SPARTANBURG, S.C. – College basketball analyst Dick Vitale used to refer to some players as members of the All-Airport Team, meaning they looked the part of a superstar walking through the airport but had a first-class seat on the bench come game time.
Tight end Brandon Williams, a former college basketball player, looks like a superstar based on his physique, even in the eyes of his teammates. While Williams fully understands why he didn't get a lot of "PT" (playing time) last season, he's doing everything possible to get in the game.
"Last year I was way behind, having been out of football for two years. So having a year of experience has really helped me develop," Williams said. "Whatever the coaches want me to do, I'm willing to do it. I just try to go in every day with an open mind and listen to what they say and work on everything they want me to work on."
Williams has lots to work on, but he also has lots to work with. Nicknamed "Swoll Bones" (as in "swollen") by quarterback Cam Newton in deference to his chiseled muscles, Williams has potential written all over him. Because of that, he remained on the 53-man roster all of last season despite seeing very limited playing time and catching zero passes in nine games.
The Panthers discovered Williams at the fledgling NFL Regional Scouting Combine in the spring of 2013. He hadn't played football since 2010 because of a spinal injury that ended his career at Oregon after just one season and two catches. He had last been seen playing some pretty good basketball at Portland Bible College.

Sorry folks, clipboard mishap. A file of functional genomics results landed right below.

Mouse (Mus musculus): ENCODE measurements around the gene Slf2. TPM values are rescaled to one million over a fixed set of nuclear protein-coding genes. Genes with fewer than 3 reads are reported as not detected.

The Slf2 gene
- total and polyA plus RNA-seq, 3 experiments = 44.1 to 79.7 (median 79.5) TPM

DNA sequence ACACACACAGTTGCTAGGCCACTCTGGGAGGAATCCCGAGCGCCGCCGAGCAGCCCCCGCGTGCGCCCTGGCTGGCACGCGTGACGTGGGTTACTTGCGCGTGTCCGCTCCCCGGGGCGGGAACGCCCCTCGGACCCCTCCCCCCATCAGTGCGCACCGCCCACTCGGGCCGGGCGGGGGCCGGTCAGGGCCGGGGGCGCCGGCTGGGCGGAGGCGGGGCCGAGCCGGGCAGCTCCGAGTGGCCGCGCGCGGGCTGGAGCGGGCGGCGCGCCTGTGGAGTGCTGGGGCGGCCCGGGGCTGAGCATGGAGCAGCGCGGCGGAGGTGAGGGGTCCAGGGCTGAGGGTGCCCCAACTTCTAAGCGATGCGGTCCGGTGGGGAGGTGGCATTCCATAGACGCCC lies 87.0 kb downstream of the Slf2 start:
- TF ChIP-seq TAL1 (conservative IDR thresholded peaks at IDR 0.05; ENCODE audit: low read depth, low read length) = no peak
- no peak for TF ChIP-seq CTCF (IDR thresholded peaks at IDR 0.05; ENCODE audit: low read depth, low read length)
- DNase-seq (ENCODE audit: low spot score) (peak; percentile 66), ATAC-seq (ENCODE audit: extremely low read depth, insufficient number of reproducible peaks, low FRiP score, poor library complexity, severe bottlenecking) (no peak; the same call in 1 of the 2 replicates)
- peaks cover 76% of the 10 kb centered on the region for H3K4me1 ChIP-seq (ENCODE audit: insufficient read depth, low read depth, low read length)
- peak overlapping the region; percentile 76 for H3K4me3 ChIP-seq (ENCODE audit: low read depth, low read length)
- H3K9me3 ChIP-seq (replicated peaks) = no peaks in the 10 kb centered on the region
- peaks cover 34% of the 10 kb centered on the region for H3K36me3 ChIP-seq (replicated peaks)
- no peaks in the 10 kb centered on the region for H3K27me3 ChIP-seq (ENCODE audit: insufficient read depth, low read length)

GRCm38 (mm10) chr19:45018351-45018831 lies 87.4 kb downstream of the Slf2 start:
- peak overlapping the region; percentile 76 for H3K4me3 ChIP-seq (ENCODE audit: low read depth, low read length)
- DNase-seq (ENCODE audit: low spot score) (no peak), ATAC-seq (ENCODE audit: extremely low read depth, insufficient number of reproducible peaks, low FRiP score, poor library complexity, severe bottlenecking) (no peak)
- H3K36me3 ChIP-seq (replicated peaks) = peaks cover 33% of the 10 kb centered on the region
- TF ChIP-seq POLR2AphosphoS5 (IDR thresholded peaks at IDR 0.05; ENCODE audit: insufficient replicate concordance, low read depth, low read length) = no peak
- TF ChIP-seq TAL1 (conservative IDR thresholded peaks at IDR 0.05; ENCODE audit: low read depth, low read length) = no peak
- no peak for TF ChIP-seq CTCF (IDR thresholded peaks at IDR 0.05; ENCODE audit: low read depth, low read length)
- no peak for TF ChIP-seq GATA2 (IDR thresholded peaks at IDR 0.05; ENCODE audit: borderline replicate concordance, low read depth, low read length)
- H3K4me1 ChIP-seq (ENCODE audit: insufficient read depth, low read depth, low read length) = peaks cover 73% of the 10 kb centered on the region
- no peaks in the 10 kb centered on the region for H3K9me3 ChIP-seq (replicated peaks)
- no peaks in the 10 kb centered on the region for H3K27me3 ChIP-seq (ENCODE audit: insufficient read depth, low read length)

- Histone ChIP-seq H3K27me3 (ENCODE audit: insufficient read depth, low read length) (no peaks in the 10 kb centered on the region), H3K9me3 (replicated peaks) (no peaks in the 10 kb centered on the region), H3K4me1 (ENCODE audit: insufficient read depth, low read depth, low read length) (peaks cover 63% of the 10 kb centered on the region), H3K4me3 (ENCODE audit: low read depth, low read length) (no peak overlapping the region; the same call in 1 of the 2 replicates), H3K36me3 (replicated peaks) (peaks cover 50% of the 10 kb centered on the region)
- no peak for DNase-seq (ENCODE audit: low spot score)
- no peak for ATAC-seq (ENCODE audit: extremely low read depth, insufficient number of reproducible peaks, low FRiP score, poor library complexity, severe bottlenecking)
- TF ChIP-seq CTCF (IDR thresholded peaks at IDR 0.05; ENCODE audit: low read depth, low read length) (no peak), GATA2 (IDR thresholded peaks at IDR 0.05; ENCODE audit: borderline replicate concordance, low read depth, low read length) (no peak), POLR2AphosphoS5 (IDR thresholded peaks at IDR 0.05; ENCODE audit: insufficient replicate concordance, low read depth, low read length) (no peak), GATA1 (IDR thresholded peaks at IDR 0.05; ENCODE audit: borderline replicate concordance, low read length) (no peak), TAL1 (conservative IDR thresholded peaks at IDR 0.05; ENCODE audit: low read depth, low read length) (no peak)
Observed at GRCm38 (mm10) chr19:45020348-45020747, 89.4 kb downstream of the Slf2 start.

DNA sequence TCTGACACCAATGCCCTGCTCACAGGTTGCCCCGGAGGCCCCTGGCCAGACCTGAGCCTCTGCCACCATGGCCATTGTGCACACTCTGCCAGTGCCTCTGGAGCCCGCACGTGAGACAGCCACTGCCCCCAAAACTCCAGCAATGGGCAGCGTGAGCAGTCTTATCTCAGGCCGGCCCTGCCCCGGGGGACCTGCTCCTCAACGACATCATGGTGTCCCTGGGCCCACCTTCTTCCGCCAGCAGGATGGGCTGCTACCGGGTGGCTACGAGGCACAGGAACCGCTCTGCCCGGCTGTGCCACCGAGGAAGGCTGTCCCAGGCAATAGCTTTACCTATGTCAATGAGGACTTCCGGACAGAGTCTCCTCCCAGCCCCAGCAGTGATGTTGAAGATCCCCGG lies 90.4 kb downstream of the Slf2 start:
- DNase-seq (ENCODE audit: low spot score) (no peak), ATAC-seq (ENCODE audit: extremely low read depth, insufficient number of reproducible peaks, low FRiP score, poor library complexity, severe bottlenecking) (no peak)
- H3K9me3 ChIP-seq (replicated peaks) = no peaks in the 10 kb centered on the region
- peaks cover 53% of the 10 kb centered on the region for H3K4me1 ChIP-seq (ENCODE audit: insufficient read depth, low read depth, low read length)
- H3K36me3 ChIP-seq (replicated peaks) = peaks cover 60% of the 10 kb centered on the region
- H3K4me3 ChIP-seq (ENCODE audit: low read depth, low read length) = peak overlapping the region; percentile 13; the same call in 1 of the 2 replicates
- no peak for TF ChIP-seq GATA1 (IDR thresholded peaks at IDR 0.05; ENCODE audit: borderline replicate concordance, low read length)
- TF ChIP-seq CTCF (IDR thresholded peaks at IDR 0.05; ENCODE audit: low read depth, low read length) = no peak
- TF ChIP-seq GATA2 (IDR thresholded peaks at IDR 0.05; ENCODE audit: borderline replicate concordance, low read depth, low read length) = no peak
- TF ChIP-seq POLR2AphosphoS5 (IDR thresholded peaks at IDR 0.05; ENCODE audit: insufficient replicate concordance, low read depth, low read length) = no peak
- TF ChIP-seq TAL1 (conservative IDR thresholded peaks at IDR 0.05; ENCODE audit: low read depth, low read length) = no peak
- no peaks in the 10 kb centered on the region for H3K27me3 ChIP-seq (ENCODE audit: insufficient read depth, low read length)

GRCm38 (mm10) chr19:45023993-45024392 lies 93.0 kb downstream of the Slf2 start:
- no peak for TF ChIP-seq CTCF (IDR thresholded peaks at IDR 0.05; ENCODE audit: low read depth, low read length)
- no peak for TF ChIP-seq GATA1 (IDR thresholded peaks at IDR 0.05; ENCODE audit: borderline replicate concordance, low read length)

Williams spent a lot of time in Charlotte this past offseason training with starting tight end Greg Olsen, who counts himself among Williams' supporters.
"Brandon has come as far as anybody when you consider where he was a year ago as a guy at a regional combine," Olsen said. "He gets brought in to see what he's all about and to make the active roster as a rookie and now here we are a year later – just to see the growth he's made, it's a testament to the hard work he's put in.
"He's light years ahead of where he has been. He's obviously very physically gifted, and as things start to slow down for him and piece together, I think he has a chance to have a lot of success."
Physically, Williams is in the mold of Denver Broncos tight end Julius Thomas, who played one year of college football after starring on the basketball court and caught one pass over his first two NFL seasons before exploding for 65 last season. Or a guy like Ladarius Green comes to mind, a third-year tight end for the San Diego Chargers who could be poised for a big year after catching just four passes as a rookie then 17 last season while learning behind Antonio Gates.
On the other hand, Thomas and Green were both fourth-round draft picks. The year Williams was eligible for the draft, he thought his football career was over because of a narrow spinal column and bulging disk in his back.
"I had to become more aware of football again, more aware of my surroundings," Williams said. "My fundamentals have gotten better – route running as well. My footwork is a lot better. Last year I was pretty lost with footwork, just kind of coasting off athletic ability. This year I'm using footwork that I've learned from Coach Pete (Hoener) and putting it together with my athletic ability."
Williams has soft hands and a hard body, equally enjoying catching the ball and catching a defender off-guard with a bruising block. He's in a good situation, in a position group led by Olsen on an offense looking to get a second tight end involved in the passing game.
At the same time, Williams still has to be considered a project. But unlike some All-Airport Team players in the past, he still has a chance to become a "PTPer" ("primetime performer" for the uninitiated.)